Helen Kennedy grew up on a hill farm in Mid-Wales and now lives 100 yards from the Irish Sea on the Ceredigion coast. She trained as a visual artist gaining a BA hons Fine Art Printmaking and PGCE Art and Design and then spent many years as an artist, teacher and workshop leader in Kent, Yorkshire and back in Wales. She has travelled widely to Japan, India, the US and throughout Europe.
During her MA Fine Art from the School of Art, Aberystwyth University, she created a range of prints and installations using plastic beach flotsam as her starting point. Helen finds these objects of significant aesthetic interest but was and is continually disturbed by the environmental impact caused by their unwanted presence. She recognises that this dilemma between the attraction and the repulsion of modern day living and its impact on the natural world is a common phenomenon.
Helen’s recent desire is to find meaning in the lush, green, Welsh landscape, to try to understand it through making art. She is looking forward to having time to concentrate in relative solitude not far, but far enough away from her usual very busy life. She intends to record the hills and the valleys, the trees, the stones and piles of slate left by the mining industry.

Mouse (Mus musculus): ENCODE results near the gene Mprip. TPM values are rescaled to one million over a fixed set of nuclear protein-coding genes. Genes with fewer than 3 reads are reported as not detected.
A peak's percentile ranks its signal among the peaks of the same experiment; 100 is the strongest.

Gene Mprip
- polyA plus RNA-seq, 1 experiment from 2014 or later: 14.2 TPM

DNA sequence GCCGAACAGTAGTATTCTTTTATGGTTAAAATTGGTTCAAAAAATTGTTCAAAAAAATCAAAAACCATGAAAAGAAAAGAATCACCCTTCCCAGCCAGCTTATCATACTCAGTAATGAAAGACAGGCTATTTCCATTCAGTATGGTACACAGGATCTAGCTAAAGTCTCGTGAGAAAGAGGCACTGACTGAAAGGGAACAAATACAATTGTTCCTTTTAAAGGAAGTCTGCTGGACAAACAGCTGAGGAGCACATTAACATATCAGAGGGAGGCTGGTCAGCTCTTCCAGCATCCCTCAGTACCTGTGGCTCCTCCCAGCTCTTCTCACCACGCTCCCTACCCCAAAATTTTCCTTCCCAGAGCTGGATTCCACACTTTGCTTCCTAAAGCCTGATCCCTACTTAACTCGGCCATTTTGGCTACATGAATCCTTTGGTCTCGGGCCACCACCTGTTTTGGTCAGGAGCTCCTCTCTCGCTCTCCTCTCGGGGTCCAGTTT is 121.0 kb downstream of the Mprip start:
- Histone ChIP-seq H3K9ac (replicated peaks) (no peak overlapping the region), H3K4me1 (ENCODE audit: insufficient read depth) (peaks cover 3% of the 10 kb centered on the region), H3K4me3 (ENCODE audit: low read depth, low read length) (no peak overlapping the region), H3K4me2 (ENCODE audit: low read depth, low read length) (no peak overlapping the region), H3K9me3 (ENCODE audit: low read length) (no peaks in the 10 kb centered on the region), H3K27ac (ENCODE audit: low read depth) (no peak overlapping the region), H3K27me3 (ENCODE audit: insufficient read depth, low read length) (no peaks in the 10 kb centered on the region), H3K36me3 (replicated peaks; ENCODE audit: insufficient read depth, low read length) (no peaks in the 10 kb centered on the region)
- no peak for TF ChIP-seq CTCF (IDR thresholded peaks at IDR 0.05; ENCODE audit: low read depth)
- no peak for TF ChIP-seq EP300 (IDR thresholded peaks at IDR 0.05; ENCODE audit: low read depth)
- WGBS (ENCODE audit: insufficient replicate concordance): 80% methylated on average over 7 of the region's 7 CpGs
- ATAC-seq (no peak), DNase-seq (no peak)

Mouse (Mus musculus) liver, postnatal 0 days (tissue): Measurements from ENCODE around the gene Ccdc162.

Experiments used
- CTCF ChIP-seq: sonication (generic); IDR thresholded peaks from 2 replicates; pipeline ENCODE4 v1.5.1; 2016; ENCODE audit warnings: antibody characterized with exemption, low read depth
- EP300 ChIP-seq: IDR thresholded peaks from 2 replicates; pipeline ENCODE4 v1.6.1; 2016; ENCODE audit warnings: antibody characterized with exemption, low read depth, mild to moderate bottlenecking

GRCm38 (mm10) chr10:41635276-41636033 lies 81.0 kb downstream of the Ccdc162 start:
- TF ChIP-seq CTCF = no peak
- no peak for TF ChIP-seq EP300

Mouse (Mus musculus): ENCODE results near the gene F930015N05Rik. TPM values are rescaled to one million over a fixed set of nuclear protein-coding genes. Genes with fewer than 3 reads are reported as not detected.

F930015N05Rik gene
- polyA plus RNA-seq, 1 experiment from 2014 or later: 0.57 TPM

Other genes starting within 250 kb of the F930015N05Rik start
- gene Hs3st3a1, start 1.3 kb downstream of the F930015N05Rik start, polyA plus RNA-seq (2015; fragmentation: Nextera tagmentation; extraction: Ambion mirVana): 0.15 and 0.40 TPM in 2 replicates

Of special interest are the rivers racing down their worn, rocky courses. Welsh place names are so evocative, invariably describing the physical aspects of the landscape, Afon Dulas, running through Corris being no exception, translating to English as the ultramarine, or black-green river.
The timing of Helen’s stay at Stwdio Maelor is of special significance for her as it comes by chance just prior to a second residency to Joya in Spain. This allows a fantastic opportunity to intimately study these two contrasting landscapes.